Updated 4:01 PM ET Tuesday
Do you know where your workplace's automated external defibrillator is located? About half of all U.S. employees don't, according to the results of an American Heart Association survey.
The survey also found that workers in the hospitality and service industry, which includes hotels and restaurants, were less likely to know the location of their workplace's AED. About 66 percent of them didn't know where it was. Workers in schools and other education facilities were the most likely to be able to find it: About 61 percent said they knew the AED's location.
However, the survey didn't follow up and ask whether the workplace had an AED, and also didn't try to distinguish between who didn't know where the AED was and those who didn't know if there was an AED on site. That makes the findings less clear.
Still, the low numbers surprised Dr. Michael Kurz, an associate professor of emergency medicine at the University of Alabama-Birmingham and an American Heart Association spokesperson.
"This is a relatively simple intervention, the provision of CPR training and providing an AED," Kurz says. "A relatively simple intervention that has a rather significant return on investment, both in lives saved and, frankly, on the impact on your employees."
"For every minute that you're in cardiac arrest, you're pulseless, your [chance of ] survival drops by 10 percent," Kurz says.
An AED checks the heart's rhythm and can send an electric shock to the heart to try to restore a normal rhythm.
More than 350,000 cardiac arrests take place in the U.S. in locations other than hospitals each year, according to the American Heart Association. In 2015, Nancy Holland, a resident of Leawood, Kan., became one of them.
She went into cardiac arrest in the restroom of a restaurant where she had been eating dinner with her husband. The restaurant's manager performed CPR until paramedics arrived with an AED.
Holland says she's lucky the restaurant's manager knew CPR, because it kept her "salvageable" until the paramedics showed up. When he started working as a restaurant manager, she says, his mom had told him he owed it to the customers to learn CPR — just in case.
Now whenever she walks into a building, she scans the walls looking for an AED.
"I hope I never need it, but it's always in the back of my mind," Holland says.
She also gives talks about the importance of CPR and AED training, emphasizing that cardiac arrest can happen to anyone.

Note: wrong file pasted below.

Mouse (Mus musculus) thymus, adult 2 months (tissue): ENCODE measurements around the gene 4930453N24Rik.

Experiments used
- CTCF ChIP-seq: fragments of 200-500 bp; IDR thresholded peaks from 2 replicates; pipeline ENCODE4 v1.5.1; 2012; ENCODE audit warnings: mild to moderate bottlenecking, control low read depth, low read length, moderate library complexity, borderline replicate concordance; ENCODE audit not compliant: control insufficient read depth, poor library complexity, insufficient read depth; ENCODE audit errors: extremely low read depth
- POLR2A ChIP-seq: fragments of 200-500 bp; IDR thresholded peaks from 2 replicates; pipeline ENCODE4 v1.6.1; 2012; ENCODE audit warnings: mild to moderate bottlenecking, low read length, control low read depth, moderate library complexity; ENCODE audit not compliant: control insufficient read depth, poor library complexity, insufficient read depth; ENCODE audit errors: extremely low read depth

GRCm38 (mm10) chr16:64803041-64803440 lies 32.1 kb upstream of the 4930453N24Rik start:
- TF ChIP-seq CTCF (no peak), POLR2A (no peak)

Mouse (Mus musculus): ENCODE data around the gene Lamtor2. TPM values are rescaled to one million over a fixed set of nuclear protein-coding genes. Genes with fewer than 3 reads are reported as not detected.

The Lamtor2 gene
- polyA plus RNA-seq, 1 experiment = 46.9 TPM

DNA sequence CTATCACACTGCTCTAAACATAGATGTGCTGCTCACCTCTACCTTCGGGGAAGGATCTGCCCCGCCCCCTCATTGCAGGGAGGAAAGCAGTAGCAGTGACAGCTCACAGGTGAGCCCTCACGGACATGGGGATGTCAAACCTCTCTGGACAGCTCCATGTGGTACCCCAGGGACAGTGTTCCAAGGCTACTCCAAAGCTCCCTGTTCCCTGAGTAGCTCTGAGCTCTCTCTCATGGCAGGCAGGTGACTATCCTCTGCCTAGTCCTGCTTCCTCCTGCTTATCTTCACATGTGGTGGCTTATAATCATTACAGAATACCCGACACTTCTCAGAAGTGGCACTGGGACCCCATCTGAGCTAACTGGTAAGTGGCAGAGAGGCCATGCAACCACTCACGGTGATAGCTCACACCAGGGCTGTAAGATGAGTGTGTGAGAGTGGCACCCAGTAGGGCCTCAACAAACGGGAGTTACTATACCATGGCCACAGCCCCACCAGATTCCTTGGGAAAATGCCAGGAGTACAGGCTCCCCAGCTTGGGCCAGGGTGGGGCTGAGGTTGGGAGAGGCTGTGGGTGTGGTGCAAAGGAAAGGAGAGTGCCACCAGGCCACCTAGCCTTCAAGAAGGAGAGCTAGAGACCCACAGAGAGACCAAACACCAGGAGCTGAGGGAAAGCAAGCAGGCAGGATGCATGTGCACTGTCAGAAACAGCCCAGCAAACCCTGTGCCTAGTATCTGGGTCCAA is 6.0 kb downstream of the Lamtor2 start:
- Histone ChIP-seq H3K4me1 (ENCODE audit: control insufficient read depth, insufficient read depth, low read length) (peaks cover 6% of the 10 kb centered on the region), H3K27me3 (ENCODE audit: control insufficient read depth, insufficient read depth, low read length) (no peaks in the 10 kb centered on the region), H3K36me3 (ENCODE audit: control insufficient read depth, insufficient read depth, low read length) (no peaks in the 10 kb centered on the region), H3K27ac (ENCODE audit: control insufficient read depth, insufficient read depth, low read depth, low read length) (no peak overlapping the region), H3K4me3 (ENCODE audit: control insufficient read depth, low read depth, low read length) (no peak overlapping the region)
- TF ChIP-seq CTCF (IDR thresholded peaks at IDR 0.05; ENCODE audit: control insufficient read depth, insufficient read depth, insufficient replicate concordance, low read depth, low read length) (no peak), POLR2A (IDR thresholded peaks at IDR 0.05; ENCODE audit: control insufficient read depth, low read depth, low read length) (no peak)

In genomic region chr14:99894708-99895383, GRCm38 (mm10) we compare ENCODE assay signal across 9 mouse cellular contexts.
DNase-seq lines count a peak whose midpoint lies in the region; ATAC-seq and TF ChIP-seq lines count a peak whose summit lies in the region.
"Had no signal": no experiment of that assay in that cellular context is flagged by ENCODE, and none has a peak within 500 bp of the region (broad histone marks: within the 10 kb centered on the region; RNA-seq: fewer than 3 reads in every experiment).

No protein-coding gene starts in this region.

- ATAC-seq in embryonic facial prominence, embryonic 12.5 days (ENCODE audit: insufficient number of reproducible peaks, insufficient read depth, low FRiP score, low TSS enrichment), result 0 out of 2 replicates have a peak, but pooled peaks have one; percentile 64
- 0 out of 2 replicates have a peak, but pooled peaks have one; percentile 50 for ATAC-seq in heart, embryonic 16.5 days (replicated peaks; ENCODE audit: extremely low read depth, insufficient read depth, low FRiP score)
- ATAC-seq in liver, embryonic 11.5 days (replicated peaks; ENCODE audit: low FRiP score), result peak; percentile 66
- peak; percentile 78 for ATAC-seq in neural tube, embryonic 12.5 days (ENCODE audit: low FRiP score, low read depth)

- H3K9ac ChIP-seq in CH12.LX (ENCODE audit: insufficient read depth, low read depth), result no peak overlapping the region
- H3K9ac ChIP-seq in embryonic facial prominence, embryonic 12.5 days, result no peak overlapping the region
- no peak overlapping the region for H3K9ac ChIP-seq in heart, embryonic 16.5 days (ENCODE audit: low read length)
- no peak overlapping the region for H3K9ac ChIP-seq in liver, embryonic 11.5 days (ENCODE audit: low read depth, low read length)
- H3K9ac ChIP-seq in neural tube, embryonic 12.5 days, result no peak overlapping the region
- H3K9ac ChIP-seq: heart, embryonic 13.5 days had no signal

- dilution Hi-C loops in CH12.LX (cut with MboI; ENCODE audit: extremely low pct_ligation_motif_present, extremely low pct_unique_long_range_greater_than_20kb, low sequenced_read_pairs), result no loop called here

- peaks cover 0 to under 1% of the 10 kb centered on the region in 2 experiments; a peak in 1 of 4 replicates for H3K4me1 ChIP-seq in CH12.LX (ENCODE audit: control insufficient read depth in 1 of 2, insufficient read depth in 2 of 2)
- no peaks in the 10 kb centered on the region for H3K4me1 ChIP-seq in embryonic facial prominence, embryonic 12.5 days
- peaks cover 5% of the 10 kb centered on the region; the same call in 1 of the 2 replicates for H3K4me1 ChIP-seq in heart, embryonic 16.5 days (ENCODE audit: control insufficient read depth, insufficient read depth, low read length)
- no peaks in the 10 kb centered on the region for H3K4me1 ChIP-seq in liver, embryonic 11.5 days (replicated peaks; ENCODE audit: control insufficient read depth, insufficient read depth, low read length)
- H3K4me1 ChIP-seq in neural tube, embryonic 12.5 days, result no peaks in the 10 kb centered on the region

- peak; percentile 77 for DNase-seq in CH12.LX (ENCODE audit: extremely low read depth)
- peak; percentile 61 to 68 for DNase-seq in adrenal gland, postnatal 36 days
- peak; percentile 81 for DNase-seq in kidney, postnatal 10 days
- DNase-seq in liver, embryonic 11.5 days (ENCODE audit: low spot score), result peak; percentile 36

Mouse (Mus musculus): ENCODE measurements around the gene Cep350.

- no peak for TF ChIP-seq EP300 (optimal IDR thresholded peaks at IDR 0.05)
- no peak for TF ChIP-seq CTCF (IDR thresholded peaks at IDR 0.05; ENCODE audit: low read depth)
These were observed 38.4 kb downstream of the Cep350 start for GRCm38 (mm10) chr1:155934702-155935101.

Holland was in her 40s and didn't have any health problems when she went into cardiac arrest. She had been to her doctor for a checkup just three weeks earlier.
And she's now a board member of her local chapter of the HeartSafe Foundation, which provides free training in hands-only CPR and works to improve public access to AEDs.
She also says businesses should take precautions before an emergency happens.
About 10,000 cardiac arrests happen in workplaces each year, the AHA says.
More than half of employees — about 55 percent — aren't offered first aid or CPR/AED training through their employer, the American Heart Association survey found. And sometimes employees have access to only one form of training.
But most of the 2,000 employees surveyed say their employers should offer first aid and CPR/AED training. Ninety percent say they would participate in training if their employers provided them.
Cost and fear of liability are two reasons that businesses don't install AEDs, Kurz says, but those are misperceptions.
A typical AED costs about $1,200 to $1,500, Kurz says, and prices have gone down over time as the technology becomes more widespread. Machines that once cost $3,000 now run under $1,000, according to the National Conference of State Legislatures, which tracks the passage of laws related to AEDs.
When it comes to legal liability if an AED is used improperly and someone is injured or killed, Kurz says in most states you're protected by law.
In addition, AEDs have a built-in mechanism for analyzing heart rhythms and evaluating whether a shock is needed.
But AEDs do need to be maintained in order to be effective. Batteries should be replaced every two to five years, depending on the model. And the sticky pads that adhere to a cardiac arrest victim's skin also come with expiration dates and need to be replaced about every two to three years.
The Occupational Safety and Health Administration doesn't require workplaces to have AEDs, but it does encourage employers to have them on-site.
The American Heart Association launched a public awareness campaign this week to emphasize the value of CPR/AED training for employees, says Kurz.
"It's unfortunate that 1 in 3 businesses thinks to put an AED in place only after an incident occurs," he says. "We would like businesses to think proactively, like they do about their business, about their employees' health."